Two people were murdered recently in Beulah in the Pines, a trailer park in the aptly named town of Micro, North Carolina. There are reports of drug dealing there, too. According to Johnston County Sheriff Steve Bizzell, the park is "probably one of the worst things that ever happened in Micro." He'd like to ferret out the troublemakers, but lately he's been pushing another idea: shutting down the whole village, on the grounds that it's a public nuisance.
Interestingly, neither murderer actually lived in the park.
Mobile homes are almost as old as cars, and arguably older—in a sense, we've had them since covered wagons settled the West. (Indeed, one of the early trailer campers, unveiled in 1929, was called the Covered Wagon.) Laws against trailers date back at least as far as the 1930s, when many cities regarded them much as the authorities in Europe traditionally regarded the Gypsies. The vessels and their residents acquired some more respect in the years after World War II, as veterans moved into mass-produced mobile homes. But they still carry a stigma.
"Mobile homes are always being attacked," Stewart Brand wrote in his 1994 book How Buildings Learn. "By aesthetes for their appearance. By bigots for housing the 'wrong' people. By the construction industry for 'unfair' competition. By local government for paying insufficient taxes." Even the last charge is invalid: As Brand notes, trailer parks often save governments money, by taking on the costs of sewage, water, trash collection, and road maintenance. Yet the foul reputation remains.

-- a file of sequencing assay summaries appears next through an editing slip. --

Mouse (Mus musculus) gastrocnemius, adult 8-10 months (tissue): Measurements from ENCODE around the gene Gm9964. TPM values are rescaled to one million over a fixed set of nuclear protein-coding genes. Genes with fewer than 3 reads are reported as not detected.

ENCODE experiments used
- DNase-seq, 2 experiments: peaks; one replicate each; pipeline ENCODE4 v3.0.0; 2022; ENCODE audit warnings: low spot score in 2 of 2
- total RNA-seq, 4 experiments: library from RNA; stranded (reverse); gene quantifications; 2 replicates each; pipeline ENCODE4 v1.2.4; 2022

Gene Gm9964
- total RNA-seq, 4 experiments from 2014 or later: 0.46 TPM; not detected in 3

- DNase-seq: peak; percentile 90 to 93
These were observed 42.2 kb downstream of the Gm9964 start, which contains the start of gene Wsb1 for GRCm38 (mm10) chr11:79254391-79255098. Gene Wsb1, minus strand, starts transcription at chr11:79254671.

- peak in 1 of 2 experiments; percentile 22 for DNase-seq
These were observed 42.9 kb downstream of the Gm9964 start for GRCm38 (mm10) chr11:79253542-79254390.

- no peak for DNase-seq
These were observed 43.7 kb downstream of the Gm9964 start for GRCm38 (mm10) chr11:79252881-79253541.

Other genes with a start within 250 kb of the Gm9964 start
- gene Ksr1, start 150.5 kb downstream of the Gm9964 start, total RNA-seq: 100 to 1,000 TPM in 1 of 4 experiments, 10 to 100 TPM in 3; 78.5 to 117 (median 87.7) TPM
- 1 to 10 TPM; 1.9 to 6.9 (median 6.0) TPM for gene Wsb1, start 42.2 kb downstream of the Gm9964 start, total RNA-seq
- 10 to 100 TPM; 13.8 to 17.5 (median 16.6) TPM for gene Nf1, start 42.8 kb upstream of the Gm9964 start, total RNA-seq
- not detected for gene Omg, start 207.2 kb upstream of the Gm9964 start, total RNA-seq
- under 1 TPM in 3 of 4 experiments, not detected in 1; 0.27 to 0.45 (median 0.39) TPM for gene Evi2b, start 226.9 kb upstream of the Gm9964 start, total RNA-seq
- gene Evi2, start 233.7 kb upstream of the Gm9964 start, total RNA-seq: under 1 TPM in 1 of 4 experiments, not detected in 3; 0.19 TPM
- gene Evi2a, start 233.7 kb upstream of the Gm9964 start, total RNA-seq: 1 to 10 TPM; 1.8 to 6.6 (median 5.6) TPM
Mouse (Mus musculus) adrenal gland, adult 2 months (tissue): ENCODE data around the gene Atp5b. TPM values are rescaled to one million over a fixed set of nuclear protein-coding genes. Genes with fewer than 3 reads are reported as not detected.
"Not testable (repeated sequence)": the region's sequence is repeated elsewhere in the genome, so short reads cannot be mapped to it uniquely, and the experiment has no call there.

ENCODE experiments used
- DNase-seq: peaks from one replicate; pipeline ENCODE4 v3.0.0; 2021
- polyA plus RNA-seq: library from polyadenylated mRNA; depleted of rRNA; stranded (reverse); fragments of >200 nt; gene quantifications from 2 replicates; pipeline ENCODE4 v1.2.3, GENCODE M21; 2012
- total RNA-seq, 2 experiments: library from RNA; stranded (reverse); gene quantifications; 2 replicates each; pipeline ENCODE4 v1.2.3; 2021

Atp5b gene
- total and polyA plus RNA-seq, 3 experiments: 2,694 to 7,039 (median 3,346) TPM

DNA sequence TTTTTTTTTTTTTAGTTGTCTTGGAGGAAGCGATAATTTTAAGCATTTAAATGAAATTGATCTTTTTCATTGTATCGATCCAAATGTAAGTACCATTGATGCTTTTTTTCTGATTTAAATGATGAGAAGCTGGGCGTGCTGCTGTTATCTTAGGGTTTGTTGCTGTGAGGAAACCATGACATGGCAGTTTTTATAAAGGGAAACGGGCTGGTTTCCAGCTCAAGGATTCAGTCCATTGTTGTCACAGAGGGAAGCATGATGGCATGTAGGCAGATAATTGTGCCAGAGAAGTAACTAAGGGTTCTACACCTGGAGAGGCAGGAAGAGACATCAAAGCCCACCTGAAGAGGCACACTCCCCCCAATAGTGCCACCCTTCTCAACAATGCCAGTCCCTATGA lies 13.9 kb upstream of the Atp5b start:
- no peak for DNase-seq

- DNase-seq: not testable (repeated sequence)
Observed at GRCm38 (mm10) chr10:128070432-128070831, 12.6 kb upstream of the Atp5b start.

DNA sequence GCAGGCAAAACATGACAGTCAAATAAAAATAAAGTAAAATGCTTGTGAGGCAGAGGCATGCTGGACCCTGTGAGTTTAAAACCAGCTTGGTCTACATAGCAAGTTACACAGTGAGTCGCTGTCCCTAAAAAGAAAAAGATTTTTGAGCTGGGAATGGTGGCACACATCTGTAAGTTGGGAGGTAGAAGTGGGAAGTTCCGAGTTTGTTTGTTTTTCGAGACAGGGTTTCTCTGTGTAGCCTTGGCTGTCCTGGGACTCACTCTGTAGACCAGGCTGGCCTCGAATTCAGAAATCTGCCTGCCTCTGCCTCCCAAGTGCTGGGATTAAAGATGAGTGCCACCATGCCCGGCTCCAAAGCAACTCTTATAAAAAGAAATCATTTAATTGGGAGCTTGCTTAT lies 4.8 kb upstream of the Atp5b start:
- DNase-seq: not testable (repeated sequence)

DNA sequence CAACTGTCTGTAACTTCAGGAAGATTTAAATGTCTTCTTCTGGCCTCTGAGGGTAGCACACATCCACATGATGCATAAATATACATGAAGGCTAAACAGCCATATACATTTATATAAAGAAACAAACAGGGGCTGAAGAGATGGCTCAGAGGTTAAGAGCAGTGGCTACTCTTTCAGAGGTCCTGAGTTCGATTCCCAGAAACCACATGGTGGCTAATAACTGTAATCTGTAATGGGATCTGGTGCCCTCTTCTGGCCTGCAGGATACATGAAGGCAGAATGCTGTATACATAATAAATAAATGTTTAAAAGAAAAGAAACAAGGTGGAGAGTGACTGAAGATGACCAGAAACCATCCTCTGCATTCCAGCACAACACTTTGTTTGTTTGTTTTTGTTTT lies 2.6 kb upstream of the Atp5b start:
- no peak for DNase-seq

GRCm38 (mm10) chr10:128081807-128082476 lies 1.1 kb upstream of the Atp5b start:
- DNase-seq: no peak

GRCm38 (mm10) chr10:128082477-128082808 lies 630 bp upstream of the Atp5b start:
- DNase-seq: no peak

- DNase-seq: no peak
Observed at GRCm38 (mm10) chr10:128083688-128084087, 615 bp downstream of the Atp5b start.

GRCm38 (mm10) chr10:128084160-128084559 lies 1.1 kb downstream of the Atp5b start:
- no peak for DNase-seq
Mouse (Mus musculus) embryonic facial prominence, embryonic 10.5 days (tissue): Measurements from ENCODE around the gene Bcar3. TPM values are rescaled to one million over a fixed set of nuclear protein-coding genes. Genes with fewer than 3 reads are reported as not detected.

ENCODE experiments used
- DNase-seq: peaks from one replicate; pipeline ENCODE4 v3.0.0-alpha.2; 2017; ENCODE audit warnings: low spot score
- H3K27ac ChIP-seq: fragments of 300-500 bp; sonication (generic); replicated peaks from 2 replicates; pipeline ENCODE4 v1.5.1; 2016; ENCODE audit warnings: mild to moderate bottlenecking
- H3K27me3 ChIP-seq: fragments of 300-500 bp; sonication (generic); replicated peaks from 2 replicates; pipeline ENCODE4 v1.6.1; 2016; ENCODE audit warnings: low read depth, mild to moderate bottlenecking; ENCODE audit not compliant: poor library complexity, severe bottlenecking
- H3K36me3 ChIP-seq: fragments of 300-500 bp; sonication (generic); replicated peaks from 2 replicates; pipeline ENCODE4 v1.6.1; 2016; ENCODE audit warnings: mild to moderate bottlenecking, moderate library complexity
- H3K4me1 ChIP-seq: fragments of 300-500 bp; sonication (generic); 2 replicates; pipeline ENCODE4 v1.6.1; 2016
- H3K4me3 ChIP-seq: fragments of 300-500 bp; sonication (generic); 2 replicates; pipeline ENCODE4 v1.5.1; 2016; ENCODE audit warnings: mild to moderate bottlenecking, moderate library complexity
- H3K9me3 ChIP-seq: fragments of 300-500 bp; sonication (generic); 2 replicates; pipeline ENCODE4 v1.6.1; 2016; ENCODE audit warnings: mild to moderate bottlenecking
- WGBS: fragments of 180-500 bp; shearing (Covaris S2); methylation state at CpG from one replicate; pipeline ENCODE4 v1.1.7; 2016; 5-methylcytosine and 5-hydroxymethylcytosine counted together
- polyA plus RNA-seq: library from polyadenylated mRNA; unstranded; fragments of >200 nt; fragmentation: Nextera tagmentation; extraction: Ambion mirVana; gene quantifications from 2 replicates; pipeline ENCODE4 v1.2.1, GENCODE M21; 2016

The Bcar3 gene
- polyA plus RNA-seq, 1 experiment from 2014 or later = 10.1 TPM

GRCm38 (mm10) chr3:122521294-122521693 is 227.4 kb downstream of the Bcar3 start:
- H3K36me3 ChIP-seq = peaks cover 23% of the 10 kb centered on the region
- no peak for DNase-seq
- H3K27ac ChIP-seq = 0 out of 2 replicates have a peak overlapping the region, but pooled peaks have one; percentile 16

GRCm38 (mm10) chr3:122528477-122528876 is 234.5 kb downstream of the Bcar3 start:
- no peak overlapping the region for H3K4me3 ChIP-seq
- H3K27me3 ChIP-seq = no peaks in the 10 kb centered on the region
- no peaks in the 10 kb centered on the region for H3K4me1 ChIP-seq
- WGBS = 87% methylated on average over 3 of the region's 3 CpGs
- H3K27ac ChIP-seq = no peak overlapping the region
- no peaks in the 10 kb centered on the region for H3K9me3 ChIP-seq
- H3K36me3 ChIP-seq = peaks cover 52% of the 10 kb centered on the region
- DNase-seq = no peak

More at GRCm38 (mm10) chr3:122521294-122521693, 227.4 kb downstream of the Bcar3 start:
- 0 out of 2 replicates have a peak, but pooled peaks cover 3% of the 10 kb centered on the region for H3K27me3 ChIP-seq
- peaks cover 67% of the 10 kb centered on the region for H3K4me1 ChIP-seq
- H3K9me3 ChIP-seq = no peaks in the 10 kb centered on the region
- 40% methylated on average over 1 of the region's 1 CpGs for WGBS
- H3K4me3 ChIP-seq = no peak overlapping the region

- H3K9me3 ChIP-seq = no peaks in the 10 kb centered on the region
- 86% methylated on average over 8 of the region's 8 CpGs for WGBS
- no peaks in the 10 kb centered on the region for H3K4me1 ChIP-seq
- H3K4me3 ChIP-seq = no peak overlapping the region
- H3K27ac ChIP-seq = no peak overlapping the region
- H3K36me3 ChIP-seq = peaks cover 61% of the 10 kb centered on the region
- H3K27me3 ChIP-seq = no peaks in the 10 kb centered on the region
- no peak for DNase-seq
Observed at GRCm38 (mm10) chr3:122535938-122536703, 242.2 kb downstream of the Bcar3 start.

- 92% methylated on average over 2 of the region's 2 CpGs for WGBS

Lately, the war on manufactured housing has been stepped up. If the local sheriff isn't pushing to evict a park, developers may be itching to build something more conventionally attractive—and profitable—on the land. Sometimes, of course, this takes place privately, between the developer and the landlord. (For that reason, among many others, some mobile home owners have been forming trailer park co-ops, thus cutting the landlord out of the picture.) Other times, though, local governments are behind the move, encouraging redevelopment for any or all of the reasons cited by Brand. According to The Christian Science Monitor, many cities "are interested in replacing old parks with today's newer-model trailers, which tend to look more like regular homes."
As for the park in Micro, its future is still uncertain. In late March, Sheriff Bizzell gave it 90 days to shape up or be shipped out; at press time, he still hasn't announced his plans. The citizens of Beulah in the Pines are hoping he'll reconsider. "You have a lot of people out here that don't bother nobody," resident Patricia McMillan told the Raleigh News and Observer after Bizzell's initial announcement. "If you shut the place down, you're going to put a lot of innocent people out of a home."